‘Stirrings’ are, among many other things, what poetry can cause in us, as I.A. Richards once noted. In a notorious passage in Practical Criticism, Richards suggested that a good test of a poem’s sincerity would be to meditate for a while on the following topics: 1. Man’s loneliness (the isolation of the human situation). 2. The facts of birth, and of death, in their inexplicable oddity. 3. The inconceivable immensity of the universe. 4. Man’s place in the perspective of time. 5. The enormity of his ignorance. The poem should then be recited, slowly and silently, and, Richards thought, ‘whether what it can stir in us is important or not to us will, perhaps, show itself then.’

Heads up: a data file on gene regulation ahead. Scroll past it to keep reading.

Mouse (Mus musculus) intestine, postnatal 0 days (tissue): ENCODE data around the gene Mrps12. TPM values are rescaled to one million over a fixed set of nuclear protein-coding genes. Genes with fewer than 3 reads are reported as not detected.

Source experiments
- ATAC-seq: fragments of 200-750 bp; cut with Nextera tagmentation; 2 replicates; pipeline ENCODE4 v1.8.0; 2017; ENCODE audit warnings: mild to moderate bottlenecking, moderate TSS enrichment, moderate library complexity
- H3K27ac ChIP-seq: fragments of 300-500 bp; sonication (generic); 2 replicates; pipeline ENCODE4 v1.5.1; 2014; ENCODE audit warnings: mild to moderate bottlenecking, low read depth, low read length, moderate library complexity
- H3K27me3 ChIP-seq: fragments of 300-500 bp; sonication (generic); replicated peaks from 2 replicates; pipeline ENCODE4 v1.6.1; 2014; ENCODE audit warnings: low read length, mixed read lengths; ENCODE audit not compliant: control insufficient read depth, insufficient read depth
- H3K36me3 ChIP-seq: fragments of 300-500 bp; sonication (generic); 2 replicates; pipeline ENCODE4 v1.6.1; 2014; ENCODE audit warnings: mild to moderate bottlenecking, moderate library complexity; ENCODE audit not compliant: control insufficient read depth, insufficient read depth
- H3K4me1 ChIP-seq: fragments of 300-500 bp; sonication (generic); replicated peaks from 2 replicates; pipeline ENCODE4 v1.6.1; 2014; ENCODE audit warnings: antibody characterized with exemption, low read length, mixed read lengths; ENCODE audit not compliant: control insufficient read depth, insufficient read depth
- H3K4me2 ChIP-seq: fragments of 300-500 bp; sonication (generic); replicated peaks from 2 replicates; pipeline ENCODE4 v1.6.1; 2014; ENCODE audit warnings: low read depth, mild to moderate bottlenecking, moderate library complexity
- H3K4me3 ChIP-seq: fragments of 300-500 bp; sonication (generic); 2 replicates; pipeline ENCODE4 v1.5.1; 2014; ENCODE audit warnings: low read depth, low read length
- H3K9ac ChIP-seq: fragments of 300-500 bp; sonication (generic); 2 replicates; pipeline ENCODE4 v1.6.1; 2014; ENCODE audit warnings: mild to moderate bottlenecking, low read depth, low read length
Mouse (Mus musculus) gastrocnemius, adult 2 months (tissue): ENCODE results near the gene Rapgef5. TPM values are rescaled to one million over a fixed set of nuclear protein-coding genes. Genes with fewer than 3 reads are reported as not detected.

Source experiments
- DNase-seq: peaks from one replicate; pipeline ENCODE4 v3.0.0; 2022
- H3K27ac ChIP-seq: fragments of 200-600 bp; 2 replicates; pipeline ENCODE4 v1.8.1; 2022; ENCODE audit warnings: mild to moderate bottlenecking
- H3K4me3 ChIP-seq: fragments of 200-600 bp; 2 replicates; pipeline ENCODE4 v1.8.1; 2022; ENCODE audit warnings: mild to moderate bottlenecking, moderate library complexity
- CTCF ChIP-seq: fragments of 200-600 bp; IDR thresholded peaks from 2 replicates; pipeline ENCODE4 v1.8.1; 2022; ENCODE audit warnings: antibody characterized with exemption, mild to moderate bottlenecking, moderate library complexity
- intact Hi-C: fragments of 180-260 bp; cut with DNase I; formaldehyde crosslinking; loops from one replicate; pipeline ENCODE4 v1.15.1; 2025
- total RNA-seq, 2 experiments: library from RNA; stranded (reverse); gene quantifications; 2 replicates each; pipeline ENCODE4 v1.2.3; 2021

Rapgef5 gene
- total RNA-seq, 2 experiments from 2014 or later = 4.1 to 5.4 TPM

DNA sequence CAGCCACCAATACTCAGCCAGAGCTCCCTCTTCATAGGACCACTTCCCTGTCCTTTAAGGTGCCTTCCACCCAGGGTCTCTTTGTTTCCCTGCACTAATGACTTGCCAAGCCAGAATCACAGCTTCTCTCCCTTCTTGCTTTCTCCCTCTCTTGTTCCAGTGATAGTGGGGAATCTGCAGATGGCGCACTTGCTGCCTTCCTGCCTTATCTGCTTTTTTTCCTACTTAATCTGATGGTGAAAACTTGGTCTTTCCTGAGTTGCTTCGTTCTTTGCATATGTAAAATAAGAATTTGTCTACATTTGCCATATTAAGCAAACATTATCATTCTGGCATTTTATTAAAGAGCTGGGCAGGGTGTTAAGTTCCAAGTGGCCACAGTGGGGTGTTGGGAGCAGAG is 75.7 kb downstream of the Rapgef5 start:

This attempt to propose a set of updated spiritual exercises for the purpose of criticism was ridiculed by T.S. Eliot, who detected in the five points ‘a modern emotional attitude which I cannot share’. Samuel Beckett could surely have shared it, however; indeed, with some modifications, it is possible that he still could. Cosmic loneliness, a numbing scepticism and a sense of alienation from the animal facts of life, are all evident aspects of Beckett’s writing. As for ‘the enormity of his ignorance’ (Richards stressed that he meant enormity, not enormousness), this could be classed as a Beckettian perception, both in its sublime and its ludicrous aspects. Beckett’s uncertainties go far beyond the humanistic stopping-point which lends a certain complacency to Richards’s account. The unknowable in his texts is not only the non-human but whatever it is that is trying and failing at knowing. The personal pronouns governing verbs such as ‘to know’ become questionable and sometimes even disappear from his writing. As Steven Connor points out in his admirable if uncompromising study,Beckett is concerned to contest our very definitions of the human. His writings are thus well calculated, in these times, to stir something, felt to be important, in us; at the same time, they remind us of the fragility of such incorrigible, and possibly irrational, stirrings.